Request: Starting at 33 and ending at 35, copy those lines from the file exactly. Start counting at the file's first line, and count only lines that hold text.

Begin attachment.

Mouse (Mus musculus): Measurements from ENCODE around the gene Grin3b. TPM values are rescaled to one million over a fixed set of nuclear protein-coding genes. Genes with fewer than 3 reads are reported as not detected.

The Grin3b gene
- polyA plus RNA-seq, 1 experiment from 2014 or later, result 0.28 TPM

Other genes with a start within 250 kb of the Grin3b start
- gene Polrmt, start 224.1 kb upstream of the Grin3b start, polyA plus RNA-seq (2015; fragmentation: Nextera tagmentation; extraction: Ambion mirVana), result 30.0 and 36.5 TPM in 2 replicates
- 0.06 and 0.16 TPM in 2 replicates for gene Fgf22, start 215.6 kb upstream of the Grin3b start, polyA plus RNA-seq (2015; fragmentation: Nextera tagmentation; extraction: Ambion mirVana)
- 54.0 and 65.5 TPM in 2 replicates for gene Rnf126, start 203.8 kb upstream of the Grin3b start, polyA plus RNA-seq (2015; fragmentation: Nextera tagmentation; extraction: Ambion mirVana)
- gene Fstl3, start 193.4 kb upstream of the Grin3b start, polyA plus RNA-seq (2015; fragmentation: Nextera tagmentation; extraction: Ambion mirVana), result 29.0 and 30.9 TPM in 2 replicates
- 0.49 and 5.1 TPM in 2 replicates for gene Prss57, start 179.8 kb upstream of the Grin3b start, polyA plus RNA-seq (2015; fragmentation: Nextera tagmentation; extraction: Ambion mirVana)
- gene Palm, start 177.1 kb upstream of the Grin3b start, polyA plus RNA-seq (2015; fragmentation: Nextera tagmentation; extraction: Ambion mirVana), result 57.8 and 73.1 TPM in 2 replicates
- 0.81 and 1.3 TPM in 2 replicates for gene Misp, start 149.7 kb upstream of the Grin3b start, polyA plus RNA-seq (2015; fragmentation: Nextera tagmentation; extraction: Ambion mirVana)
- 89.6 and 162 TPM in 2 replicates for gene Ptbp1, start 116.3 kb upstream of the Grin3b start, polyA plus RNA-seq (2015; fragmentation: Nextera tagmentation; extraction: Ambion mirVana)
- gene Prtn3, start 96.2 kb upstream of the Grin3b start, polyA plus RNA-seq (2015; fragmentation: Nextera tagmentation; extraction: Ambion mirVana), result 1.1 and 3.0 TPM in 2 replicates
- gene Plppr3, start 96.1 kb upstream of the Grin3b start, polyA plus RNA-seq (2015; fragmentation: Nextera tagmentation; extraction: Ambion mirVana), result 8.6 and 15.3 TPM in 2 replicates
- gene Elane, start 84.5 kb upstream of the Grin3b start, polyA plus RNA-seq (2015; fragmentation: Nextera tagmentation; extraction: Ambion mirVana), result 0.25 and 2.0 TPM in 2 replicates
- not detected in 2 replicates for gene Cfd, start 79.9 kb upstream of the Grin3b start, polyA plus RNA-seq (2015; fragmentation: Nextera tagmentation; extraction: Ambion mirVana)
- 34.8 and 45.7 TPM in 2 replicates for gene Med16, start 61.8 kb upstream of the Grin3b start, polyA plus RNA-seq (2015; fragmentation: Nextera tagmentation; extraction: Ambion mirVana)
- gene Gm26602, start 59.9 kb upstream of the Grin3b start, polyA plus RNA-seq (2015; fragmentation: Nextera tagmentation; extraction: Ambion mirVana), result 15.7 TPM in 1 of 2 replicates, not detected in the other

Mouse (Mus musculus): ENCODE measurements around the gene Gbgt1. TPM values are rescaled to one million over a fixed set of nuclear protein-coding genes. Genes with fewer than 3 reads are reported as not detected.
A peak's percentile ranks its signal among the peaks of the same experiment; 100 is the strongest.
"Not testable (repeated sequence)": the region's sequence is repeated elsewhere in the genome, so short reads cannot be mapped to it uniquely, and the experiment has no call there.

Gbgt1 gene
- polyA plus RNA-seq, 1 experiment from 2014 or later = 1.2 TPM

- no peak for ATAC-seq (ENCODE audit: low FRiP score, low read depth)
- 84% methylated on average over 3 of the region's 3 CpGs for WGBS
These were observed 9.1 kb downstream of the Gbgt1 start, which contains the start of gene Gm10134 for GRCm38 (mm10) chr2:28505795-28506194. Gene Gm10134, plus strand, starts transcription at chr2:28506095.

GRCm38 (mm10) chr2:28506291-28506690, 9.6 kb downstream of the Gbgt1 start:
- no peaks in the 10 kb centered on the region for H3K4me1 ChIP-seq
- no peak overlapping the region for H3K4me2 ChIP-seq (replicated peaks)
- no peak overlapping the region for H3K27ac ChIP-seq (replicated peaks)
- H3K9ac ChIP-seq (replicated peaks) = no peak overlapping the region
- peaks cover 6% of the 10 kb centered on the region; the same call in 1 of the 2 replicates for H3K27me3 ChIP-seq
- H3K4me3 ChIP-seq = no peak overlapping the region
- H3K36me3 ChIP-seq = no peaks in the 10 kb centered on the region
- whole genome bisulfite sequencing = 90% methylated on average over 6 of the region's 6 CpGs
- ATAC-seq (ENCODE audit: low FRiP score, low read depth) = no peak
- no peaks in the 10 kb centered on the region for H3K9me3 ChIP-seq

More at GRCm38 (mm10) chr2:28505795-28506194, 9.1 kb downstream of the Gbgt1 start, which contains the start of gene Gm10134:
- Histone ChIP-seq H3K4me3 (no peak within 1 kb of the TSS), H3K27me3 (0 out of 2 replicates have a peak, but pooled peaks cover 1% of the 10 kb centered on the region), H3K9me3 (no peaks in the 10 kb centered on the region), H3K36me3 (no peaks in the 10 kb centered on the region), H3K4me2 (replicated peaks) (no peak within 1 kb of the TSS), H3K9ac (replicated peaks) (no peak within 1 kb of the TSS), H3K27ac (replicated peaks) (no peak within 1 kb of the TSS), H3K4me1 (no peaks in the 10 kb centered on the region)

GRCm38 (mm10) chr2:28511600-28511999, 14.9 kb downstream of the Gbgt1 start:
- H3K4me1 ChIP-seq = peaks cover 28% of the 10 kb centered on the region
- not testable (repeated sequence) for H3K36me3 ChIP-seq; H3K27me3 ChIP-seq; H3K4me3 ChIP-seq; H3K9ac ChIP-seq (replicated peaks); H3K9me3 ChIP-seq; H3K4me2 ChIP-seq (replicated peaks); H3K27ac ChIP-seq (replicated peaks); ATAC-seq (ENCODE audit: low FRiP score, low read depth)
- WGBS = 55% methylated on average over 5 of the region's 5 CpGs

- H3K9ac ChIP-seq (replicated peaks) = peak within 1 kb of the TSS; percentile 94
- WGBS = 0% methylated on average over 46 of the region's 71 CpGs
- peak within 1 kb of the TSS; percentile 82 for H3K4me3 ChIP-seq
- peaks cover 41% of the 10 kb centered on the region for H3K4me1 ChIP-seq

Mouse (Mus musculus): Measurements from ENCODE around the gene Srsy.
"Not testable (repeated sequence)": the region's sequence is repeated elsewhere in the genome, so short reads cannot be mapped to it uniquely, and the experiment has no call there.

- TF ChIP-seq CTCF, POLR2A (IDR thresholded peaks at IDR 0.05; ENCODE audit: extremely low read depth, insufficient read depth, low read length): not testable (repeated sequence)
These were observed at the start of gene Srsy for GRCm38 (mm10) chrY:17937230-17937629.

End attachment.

- H3K4me3 ChIP-seq = no peak overlapping the region
- H3K36me3 ChIP-seq = no peaks in the 10 kb centered on the region
- whole genome bisulfite sequencing = 90% methylated on average over 6 of the region's 6 CpGs